Take a look at this:
“What am I looking at?”
That, right there, is Windows 3.11 (Windows for Workgroups)… loading up the Google Cloud VM manager. A website that requires a modern web browser.
But, that isn't a modern web browser. That is Internet Explorer 4.0. On Windows 3.11. Seriously.
Now check this bad mama jama out:
That's OS/2 Warp 4. Running Firefox 2. While reading Wikipedia.
Anyone who uses older (think 20+ years) computers knows… this just isn't possible (certainly not with the websites looking… right). While taking many of these older platforms “On-Line” (read: giving them an Internet connection) is certainly doable, browsing modern websites is usually straight out of the question. Webmail, Social Media, most news sites, shopping… none of those things work on web browsers made more than 17 seconds ago (slight exageration… but you get my point).
And to do all of this using the existing, old-school web browsers on those aging systems? “What sorcery is this?!” would be a proper response.
So how is this all happening?
Using a new project known as “Browservice” which runs an off-screen browser instance on a server of your choosing… and renders it on your client browser. Essentially Browservice acts as a proxy server to do all the real heavy lifting.
You can even run “Browservice” on a Raspberry Pi (full instructions on the GitHub project page). Meaning that you can do something like:
Have a Raspberry Pi that connects to a WiFi network.
Connect the Ethernet of, say, an old laptop running Windows 3.11 to the Rapsberry Pi.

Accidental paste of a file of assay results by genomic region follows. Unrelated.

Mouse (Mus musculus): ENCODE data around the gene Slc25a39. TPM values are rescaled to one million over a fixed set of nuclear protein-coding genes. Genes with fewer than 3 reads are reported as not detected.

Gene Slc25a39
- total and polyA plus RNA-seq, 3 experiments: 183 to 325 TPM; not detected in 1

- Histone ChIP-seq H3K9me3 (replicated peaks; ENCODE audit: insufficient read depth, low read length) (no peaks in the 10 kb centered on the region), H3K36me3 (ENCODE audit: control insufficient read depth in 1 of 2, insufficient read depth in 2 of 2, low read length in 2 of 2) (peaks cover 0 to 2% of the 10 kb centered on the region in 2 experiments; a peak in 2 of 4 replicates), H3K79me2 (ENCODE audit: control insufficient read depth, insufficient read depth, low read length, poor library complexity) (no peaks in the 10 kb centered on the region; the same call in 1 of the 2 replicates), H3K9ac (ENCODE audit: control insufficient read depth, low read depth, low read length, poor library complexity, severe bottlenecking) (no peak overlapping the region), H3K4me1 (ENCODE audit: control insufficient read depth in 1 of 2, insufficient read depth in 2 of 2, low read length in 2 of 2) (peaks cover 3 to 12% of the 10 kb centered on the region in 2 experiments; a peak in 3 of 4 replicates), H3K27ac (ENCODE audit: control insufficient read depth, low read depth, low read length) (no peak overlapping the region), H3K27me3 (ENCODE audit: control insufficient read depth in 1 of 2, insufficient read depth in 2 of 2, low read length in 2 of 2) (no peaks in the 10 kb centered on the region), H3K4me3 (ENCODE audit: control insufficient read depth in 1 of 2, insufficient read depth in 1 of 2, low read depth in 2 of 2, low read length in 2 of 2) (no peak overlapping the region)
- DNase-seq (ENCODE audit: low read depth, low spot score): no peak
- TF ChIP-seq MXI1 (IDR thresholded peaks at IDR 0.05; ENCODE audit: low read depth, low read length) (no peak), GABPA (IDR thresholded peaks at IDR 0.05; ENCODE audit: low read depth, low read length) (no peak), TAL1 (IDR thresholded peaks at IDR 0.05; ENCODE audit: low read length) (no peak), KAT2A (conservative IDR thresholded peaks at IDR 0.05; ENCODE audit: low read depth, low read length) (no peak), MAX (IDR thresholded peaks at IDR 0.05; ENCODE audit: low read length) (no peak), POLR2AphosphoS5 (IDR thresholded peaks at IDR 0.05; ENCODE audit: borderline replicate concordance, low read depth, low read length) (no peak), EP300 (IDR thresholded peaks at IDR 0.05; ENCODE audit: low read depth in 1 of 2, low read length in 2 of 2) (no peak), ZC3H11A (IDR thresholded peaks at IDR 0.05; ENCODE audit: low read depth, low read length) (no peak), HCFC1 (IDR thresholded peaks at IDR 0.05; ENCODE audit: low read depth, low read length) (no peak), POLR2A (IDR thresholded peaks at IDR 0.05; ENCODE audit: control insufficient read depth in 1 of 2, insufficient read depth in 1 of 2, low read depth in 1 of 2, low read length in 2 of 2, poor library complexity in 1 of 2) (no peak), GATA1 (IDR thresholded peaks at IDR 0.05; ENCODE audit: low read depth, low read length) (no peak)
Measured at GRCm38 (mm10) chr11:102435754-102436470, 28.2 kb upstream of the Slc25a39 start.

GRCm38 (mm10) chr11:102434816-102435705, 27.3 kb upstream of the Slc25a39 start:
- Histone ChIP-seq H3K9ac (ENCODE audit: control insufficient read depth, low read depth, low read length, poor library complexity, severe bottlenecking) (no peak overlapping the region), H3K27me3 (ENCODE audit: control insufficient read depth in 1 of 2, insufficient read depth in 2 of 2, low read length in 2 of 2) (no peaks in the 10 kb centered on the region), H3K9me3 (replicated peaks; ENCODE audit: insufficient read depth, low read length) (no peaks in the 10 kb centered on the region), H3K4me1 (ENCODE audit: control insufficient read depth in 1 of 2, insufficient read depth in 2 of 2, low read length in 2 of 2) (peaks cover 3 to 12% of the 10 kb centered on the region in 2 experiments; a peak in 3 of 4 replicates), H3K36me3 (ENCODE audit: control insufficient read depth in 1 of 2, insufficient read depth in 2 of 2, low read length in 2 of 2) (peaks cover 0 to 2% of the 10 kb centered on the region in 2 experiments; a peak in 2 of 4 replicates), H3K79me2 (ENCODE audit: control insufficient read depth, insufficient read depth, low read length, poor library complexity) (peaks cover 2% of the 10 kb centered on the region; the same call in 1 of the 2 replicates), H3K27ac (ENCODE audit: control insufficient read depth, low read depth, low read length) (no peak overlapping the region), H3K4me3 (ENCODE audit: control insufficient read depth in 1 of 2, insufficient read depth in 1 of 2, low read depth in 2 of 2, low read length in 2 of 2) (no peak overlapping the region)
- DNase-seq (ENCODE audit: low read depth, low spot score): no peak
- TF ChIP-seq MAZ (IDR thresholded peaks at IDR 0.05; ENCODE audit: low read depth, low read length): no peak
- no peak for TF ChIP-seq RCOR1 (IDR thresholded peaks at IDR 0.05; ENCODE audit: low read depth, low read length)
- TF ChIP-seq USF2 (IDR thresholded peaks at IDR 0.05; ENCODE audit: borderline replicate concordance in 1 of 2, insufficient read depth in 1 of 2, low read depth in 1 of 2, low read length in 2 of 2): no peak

Use an old web browser to browse the entire modern Internet, via Browservice running on the Pi.
This thing is like the Holy Grail of getting mid to late 1990s Operating Systems more effectively On-Line in modern times. Absolutely glorious.
There's a compatibility chart, on the project page, which lists browsers and client Operating Systems known to work with Browservice. It contains things like “Windows 3.11 with IE 4” and “Windows 95 with Firefox 1.5.” But, based on the client requirements, I believe that many (many) other systems are likely compatible as well (including classic Macintosh, Amiga, and older UNIX workstations).
There are a couple of little gotchas, naturally. File uploads, for example, do not work. So I won't be using Browservice to post pictures to Twitter or upload YouTube videos right now (though typing and copy/paste do work). Sound streaming also is not currently possible. So, while watching videos (at a lower framerate) is doable, there's no audio.
Just the same, this is amazing. On a mid-90s computer we can now use anything from Twitter to Gmail (including the ability to download files)… just plain awesome. This opens up a lot of possibilities for what aging computer systems can be used for.
I will be testing out a number of older systems using Browservice in the coming days to see just how deep this rabit hole goes.
Huge thanks to Mike S. for sending along news of this amazing project!
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